The revealed underdrawings of the ‘Altarpiece of the City Patron Saints’ were mostly made using brushes (inside of left-hand wing, and central panel) or quills (outsides of wings, and inside of right-hand wing) and a black liquid drawing medium. Only on the central panel could we discern thick brush lines suggesting the more likely use of paint rather than drawing inks or the like.
In their manner and style, the different compositions differ from each other to the extent that we believe that at least four skilled draughtsmen were involved. One of these was clearly Stefan Lochner, although his characteristic style is only discernible in the underdrawings of the inside of the left-hand wing and in places on the central panel.
As the underdrawings do not in general reveal any development in the form and arrangement of the figures, or of the perspective construction, we must presume there to have been preliminary drawings separate from the panels. There is much evidence to indicate that these preliminary drawings did not take the form of detailed compositional lay-ins. They may even only have been small-format drafts, such as were usual in order to present the composition to the client, or as the basis for a contract. That these separate preliminary drawings did not illustrate all the motifs in detail, and that in all probability further patterns were used, is strongly suggested by the underdrawings of the fictitious banner of St Ursula on the inside of the left-hand wing, and the banner with a depiction of a moor on the central panel. It is quite possible that the motifs and compositions of the separate patterns and preliminary drawings were transferred largely freehand to the panels. However the existence of guide lines or further preliminary graphic stages cannot be ruled out, as not all such lines can be revealed by infrared radiation.
While the underdrawings themselves are fascinating, the numerous disparities between them and the pictures as subsequently painted are notable and informative at the same time. These disparities, while rarely affecting the basic compositions, do involve many details. Some of the changes may have come about as a result of revisions of the underdrawings in the workshop. Other, in some cases major changes in the painting vis-à-vis the underdrawing point to external intervention, possibly by the client. Thus could explain for example, on the insides of the two wings, the far milder contrast in the painting than in the underdrawing between the charm of Ursula’s companions and the bellicose aspect of the Theban Legion under their officer Gereon. The curtain in the background of the outsides of the wings, whose patterns and folds were presumably completely underdrawn, together with the direction lines of the dove as it flies in, could even point to a previously agreed preview by the client. From the purely technical point of view, such lines would not have been necessary for a curtain that was going to be decorated with pressbrokat in any case. There is also more than a possibility that the presumed inspection of the underdrawings took place even after the painting process had begun. For example the originally planned form of the Virgin’s cloak on the outside of the left-hand wing was already laid-in in paint before a major change was made in the underdrawing, and it was this changed version that was eventually painted. The in places very rapid and extremely sketchy underdrawing of the heads in the background of the inside of the right-hand wing could point to a certain speed, not to say haste, in the execution of the commission for the altarpiece.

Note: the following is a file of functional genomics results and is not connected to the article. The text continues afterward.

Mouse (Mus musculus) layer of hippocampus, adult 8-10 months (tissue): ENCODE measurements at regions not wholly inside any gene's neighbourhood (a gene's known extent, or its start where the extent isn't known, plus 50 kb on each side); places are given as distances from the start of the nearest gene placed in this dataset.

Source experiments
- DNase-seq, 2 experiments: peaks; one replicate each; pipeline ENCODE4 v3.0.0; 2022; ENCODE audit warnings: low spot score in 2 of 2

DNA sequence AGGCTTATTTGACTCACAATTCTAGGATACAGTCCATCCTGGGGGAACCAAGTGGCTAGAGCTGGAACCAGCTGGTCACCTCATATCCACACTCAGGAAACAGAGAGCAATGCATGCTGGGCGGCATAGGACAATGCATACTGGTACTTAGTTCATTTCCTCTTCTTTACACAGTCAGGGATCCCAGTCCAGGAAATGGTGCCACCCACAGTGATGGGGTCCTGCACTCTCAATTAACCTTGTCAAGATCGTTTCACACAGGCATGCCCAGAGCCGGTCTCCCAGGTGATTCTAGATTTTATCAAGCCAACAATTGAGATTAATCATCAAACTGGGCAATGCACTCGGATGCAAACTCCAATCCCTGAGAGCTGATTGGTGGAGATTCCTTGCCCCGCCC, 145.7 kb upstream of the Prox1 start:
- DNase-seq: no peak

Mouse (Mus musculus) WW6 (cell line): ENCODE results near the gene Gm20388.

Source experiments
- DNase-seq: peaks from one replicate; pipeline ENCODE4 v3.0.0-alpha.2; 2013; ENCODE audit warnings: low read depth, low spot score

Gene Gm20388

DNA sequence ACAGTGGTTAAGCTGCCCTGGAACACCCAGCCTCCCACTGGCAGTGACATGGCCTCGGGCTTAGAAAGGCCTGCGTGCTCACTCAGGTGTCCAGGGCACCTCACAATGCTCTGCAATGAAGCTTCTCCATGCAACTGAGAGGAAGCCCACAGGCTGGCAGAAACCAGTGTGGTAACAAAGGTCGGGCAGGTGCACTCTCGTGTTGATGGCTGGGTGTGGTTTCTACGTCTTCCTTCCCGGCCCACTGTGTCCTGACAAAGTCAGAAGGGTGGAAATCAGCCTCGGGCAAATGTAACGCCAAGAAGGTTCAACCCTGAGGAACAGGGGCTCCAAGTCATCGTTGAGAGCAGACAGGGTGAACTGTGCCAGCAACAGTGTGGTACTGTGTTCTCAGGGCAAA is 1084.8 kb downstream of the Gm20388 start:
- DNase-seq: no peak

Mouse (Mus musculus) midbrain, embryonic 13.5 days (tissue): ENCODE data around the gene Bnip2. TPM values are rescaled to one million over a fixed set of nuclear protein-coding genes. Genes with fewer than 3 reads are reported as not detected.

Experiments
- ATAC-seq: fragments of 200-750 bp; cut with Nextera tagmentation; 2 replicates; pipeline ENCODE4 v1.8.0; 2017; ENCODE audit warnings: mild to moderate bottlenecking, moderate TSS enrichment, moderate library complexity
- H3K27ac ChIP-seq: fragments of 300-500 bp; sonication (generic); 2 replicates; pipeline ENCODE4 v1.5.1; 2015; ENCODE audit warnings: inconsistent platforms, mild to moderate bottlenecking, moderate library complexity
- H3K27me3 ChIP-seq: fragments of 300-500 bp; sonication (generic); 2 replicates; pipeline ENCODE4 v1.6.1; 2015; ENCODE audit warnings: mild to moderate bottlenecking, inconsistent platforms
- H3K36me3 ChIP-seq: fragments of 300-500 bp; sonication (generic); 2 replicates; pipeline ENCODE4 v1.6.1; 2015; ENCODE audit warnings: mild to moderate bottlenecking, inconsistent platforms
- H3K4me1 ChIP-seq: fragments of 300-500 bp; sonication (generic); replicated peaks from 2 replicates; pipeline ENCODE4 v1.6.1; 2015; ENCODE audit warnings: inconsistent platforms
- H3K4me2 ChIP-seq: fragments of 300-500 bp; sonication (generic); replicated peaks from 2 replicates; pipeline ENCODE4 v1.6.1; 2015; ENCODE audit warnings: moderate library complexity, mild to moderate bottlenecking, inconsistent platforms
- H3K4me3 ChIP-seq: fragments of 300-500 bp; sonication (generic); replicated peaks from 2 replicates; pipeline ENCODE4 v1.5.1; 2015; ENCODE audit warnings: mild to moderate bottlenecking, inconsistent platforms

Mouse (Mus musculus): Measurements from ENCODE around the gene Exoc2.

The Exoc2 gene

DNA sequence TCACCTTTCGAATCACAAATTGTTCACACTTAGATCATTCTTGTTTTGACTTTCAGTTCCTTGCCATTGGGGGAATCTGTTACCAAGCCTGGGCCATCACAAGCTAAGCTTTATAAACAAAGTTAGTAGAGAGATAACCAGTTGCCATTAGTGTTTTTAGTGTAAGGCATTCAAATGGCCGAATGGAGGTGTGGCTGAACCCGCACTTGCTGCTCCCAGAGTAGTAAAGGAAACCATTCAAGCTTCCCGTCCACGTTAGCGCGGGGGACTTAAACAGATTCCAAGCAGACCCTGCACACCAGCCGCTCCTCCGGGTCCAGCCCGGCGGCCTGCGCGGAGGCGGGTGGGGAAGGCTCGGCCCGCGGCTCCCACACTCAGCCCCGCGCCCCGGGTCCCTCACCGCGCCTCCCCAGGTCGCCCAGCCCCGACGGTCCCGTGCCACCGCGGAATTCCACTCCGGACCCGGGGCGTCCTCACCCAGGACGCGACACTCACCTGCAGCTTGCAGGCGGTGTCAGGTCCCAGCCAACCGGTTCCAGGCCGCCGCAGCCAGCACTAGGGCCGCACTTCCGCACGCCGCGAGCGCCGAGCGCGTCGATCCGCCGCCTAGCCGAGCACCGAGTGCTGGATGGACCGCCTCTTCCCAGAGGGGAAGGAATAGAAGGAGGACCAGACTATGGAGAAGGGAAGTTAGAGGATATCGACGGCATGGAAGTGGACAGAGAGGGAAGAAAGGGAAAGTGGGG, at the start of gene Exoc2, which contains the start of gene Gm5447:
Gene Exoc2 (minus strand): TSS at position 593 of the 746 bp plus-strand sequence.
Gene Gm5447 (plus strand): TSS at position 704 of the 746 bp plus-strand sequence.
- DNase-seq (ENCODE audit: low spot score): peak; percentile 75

All in all, we have gained numerous important new insights not only into the genesis of this outstanding work of Cologne panel-painting in the late Middle Ages, but also into the staffing, organization and practice of the workshop of its most famous representative, Stefan Lochner.